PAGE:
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Let's Talk about Depression, Says WHO on World Health Day 2017

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On April 7, 1948, the World Health Organisation (WHO) began its journey of caring about international public health.


Every year, on its foundation day, WHO celebrates World Health Day. On this occasion, WHO initiates a global conversation about some health related issue that has impacted a large population in recent times. It urges people to come forward and share their experiences, opinions, and beliefs about the issue.

Since public health has always been the prime focus of WHO, the topics they choose for global discussion have more often than not, had a significant impact on the world's population. Some of the previous year problems were ageing, vector-borne diseases, and high blood pressure. This year, WHO wants the world to talk about depression? 

Depression Is an Official Global Problem

The standard medical sources define depression as a mood disorder. They characterise it with a loss of interest and a feeling of sadness that refuses to go away.

Depression is an emotional condition that can impact the physical health of a person, alter the way they feel or act.

As per the WHO statistics, depression has attacked over 300 million people. In the ten years between 2005 and 2015, the number of individuals who got affected by depression has increased to over 18 percent. It has become a leading global cause of disability which is exceedingly borne by the low and middle-income nations.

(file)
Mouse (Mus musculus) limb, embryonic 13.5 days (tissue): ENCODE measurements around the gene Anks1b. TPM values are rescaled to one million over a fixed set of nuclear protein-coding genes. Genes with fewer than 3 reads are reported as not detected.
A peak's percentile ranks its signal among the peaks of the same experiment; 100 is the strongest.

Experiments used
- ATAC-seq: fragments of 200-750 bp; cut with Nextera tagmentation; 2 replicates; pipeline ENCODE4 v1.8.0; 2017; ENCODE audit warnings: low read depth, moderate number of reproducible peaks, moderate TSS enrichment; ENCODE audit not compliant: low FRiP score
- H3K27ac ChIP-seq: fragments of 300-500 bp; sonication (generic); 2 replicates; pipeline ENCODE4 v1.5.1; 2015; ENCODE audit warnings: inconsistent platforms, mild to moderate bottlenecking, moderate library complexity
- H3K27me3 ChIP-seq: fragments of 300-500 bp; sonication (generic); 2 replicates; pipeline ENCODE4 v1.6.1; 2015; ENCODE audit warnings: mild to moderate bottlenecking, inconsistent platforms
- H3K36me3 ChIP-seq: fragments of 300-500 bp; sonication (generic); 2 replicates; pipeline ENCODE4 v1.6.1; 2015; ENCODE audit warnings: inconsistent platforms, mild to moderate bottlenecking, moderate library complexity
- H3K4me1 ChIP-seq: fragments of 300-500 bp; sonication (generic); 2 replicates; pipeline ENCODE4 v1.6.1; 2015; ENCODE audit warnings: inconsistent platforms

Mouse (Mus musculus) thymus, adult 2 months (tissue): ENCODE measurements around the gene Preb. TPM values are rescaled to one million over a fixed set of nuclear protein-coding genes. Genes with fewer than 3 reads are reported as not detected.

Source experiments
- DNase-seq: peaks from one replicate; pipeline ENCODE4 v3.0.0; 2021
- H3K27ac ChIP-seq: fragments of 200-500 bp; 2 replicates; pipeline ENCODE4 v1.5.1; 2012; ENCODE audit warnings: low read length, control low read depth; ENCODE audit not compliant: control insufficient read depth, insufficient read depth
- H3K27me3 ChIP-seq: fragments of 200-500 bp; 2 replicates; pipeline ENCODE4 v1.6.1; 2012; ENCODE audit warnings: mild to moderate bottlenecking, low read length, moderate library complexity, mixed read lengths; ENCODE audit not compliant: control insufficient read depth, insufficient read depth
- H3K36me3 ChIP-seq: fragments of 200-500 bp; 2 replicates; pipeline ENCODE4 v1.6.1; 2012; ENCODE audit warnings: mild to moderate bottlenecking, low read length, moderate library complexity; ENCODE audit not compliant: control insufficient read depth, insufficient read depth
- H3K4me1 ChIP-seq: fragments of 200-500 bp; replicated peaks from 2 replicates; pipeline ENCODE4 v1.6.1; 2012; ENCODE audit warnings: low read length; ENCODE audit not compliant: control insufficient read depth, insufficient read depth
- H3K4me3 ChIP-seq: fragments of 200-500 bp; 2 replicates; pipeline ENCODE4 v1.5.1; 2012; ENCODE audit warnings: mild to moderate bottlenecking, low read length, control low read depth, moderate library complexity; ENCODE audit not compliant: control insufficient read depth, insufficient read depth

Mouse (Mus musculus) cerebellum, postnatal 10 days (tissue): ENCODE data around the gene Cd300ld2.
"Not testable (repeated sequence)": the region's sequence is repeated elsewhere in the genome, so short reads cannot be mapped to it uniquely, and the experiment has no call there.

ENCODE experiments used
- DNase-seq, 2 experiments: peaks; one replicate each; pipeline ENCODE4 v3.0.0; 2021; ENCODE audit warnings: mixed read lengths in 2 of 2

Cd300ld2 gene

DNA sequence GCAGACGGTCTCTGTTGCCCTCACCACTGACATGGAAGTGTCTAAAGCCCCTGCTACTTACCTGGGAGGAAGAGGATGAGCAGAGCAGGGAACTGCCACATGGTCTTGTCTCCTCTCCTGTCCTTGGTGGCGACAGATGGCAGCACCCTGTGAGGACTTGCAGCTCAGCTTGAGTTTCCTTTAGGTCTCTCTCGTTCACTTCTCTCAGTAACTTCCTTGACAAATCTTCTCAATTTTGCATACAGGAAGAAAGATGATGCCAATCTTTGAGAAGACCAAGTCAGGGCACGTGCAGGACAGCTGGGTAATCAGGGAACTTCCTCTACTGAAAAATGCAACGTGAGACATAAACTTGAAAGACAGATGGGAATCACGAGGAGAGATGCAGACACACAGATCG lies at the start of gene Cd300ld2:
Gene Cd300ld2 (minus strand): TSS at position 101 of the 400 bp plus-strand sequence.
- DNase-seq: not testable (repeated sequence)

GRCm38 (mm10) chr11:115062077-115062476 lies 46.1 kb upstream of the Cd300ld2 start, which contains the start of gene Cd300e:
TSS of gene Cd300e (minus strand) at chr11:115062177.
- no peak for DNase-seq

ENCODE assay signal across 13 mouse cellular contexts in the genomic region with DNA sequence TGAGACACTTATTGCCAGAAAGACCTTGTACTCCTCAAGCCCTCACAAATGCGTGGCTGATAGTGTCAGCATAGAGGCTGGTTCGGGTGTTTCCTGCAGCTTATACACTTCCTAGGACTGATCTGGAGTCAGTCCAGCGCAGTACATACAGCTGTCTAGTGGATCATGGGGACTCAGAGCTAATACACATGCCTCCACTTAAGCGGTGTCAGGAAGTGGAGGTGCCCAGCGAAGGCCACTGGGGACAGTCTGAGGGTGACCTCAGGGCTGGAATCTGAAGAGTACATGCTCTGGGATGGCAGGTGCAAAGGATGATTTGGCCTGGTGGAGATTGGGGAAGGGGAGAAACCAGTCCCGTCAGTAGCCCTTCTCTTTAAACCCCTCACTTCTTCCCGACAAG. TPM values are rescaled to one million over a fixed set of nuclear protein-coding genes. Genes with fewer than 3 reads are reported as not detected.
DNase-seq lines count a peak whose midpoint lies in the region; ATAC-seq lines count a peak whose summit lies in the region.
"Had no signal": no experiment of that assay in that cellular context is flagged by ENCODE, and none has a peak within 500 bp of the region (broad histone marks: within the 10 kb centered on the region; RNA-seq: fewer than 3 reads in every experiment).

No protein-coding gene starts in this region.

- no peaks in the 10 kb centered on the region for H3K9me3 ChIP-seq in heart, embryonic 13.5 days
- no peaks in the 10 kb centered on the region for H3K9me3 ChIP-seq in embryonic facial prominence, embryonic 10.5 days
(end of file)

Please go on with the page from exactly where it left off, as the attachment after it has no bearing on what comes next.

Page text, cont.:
Why Does WHO Choose to Talk about Depression?

The 2017 “Let’s Talk” initiative by WHO focusses on the causes, treatments, and risks of depression. It invites the global audience to participate in the conversation, hoping to draw a message across the board about how depression is neither a weakness nor a disability, rather a treatable ailment.

This illness stays so prevalent because a strong stigma surrounds mental illness. WHO stresses a need for better-informed individuals, which is why they have broached the subject of depression on an international platform.

Often, the lack of understanding causes sick people to attribute their symptoms to another condition or just wave them off. It could lead to a wrong diagnosis and could result in an aggravated form of depression. While the condition is entirely treatable with the help of medication and therapy, the patients often end up getting worse because of an initial ignorant attitude towards the situation.

WHO recommends participating in “Let’s Talk” to improve the scenario, inform people, generate awareness regarding the matter, and help clear off the shame and uncomfortableness around the disease.

The World Too, Needs to Take an Initiative

For every person who might suspect being under the effect of depression, WHO suggests increasing their connection with their trusted family and friends. Reaching out and asking for help needs to be made a more accessible option.

For others, WHO demands an improved level of perception. It coerces people into noticing the behavioural changes in others around them. Any indication, be a loss in efforts, interest, changing habits, alarming statements, if caught in time, can save someone from falling deeper into depression.

Communities need to understand the reality behind mental illnesses and improve their resources to help their members deal with the situation in a better manner. They need to assist their members through the treatment and advocate awareness to eliminate the social stigma attached to depression.

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